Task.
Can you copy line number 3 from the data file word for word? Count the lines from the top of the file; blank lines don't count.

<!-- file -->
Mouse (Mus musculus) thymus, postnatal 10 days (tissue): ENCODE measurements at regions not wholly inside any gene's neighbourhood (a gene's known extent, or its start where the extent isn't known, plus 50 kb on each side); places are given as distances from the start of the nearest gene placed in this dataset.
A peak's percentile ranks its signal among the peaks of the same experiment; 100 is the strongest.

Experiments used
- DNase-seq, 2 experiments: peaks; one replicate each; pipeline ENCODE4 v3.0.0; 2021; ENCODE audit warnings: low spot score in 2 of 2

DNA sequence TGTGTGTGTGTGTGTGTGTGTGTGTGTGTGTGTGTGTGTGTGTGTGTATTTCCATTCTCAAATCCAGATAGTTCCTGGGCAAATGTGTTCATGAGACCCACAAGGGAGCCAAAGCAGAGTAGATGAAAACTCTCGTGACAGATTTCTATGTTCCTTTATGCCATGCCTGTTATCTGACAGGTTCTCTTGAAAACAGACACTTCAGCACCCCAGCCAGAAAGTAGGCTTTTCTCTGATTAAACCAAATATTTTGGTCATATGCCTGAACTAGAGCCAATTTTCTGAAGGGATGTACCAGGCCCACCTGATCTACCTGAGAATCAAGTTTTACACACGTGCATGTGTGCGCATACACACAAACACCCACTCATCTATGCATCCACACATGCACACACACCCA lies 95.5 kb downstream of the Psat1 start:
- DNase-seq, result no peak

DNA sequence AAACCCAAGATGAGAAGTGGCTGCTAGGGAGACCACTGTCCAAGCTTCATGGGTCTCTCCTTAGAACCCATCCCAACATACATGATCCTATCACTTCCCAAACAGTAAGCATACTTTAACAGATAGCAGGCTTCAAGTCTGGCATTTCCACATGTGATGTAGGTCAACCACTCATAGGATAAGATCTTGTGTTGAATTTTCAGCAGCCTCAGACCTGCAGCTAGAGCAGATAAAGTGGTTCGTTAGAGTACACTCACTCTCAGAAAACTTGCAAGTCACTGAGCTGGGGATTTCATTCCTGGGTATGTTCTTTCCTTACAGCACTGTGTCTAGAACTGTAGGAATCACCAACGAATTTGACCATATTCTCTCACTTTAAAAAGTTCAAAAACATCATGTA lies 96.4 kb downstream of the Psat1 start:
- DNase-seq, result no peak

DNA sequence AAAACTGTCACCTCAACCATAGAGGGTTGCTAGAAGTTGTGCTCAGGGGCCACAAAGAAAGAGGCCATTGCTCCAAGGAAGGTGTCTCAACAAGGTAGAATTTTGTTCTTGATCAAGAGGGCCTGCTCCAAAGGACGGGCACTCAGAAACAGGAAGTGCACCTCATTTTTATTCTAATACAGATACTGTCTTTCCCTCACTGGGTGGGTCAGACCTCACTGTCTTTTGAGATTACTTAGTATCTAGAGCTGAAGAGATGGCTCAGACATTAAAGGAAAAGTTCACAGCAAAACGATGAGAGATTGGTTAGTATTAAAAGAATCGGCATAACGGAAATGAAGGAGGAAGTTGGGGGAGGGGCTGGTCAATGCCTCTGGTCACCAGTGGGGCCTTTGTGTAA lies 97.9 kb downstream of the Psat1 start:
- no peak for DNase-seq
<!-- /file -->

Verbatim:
Experiments used